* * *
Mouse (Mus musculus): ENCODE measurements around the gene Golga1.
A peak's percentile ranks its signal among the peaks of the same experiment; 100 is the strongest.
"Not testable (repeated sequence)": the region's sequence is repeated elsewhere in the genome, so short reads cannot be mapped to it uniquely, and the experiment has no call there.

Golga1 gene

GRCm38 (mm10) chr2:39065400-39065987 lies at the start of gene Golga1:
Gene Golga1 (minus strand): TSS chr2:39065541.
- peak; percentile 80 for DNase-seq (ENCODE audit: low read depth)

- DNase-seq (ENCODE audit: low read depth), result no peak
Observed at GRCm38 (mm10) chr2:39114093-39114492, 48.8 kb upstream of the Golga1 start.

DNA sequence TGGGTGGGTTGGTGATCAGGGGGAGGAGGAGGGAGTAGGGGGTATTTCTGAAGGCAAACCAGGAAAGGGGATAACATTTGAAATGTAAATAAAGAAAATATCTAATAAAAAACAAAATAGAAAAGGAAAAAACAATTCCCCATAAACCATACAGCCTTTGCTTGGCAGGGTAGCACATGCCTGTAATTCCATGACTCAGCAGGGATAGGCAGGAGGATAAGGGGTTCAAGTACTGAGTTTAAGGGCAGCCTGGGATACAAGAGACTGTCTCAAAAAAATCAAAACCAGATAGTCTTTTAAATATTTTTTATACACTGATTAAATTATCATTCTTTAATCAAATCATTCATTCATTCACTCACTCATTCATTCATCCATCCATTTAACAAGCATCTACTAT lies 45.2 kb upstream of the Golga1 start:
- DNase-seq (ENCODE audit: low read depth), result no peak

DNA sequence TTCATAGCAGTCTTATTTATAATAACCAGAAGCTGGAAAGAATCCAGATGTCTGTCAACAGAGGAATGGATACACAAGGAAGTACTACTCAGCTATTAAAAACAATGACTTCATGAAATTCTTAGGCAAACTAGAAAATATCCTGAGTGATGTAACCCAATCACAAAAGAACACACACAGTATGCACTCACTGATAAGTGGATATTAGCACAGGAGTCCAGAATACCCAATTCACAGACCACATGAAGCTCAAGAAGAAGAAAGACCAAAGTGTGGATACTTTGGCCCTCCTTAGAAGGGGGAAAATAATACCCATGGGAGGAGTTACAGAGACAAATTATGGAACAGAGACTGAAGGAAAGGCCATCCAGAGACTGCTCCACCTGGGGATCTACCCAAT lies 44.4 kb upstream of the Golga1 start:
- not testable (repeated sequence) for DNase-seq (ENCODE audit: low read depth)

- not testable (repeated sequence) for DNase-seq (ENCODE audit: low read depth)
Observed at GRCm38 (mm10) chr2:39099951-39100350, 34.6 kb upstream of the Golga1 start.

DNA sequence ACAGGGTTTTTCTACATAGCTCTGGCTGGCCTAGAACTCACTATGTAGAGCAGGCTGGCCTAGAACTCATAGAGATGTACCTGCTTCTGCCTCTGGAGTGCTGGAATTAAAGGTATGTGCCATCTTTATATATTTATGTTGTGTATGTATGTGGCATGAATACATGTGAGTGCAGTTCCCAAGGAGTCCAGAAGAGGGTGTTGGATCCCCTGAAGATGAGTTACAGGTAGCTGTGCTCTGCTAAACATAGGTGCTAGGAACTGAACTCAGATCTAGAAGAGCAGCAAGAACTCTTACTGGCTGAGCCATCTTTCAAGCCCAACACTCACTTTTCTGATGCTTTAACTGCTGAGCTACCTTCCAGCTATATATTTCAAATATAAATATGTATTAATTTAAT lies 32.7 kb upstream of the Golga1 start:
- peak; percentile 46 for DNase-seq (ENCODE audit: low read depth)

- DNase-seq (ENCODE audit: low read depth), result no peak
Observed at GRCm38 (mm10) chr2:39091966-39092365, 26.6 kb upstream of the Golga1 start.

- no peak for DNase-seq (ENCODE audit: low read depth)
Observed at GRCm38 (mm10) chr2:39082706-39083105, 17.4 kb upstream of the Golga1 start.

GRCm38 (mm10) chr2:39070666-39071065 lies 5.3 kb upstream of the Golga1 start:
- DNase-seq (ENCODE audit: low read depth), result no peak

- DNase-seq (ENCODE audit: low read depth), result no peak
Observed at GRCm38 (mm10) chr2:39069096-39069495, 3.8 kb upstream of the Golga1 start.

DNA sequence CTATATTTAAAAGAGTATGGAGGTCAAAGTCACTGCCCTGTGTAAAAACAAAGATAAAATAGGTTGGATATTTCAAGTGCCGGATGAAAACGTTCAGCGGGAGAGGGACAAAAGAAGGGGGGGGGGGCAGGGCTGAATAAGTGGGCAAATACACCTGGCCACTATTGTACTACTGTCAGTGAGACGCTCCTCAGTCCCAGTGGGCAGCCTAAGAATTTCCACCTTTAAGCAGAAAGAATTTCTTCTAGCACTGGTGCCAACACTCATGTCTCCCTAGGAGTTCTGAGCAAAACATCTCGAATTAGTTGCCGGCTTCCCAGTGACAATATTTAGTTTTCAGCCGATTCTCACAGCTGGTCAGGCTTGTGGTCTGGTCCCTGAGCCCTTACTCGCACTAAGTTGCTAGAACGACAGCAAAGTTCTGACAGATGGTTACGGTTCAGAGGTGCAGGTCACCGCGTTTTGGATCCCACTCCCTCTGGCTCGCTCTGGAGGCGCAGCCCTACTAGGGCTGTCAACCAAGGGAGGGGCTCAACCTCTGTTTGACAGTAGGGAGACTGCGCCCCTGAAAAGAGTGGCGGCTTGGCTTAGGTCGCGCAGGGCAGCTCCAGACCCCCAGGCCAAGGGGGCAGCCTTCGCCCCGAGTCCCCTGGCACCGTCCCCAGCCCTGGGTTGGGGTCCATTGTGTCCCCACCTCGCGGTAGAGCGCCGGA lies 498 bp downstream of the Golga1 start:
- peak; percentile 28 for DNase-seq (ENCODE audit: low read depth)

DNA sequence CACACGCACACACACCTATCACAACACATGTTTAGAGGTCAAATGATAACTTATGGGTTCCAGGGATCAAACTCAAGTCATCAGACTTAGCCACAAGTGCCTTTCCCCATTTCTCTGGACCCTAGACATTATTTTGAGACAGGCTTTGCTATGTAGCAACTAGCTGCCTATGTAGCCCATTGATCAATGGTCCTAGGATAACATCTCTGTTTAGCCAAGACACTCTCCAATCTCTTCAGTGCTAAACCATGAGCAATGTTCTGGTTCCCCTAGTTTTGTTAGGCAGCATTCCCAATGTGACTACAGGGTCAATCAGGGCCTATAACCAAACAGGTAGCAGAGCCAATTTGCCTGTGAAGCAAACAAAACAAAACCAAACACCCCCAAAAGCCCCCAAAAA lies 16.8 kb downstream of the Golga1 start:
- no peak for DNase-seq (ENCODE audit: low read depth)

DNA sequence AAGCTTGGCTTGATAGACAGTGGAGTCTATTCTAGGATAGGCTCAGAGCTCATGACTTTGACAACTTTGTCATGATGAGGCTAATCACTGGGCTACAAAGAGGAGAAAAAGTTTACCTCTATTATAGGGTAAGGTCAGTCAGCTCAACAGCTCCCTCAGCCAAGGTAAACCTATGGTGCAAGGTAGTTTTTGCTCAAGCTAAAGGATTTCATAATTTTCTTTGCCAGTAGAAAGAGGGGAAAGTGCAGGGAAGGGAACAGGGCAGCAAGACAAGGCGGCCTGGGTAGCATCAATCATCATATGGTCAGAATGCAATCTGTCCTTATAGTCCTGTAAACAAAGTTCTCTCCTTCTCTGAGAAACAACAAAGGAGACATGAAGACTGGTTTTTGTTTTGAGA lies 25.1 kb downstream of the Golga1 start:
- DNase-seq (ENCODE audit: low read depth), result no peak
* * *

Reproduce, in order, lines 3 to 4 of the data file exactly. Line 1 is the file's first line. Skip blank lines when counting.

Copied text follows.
"Not testable (repeated sequence)": the region's sequence is repeated elsewhere in the genome, so short reads cannot be mapped to it uniquely, and the experiment has no call there.

Golga1 gene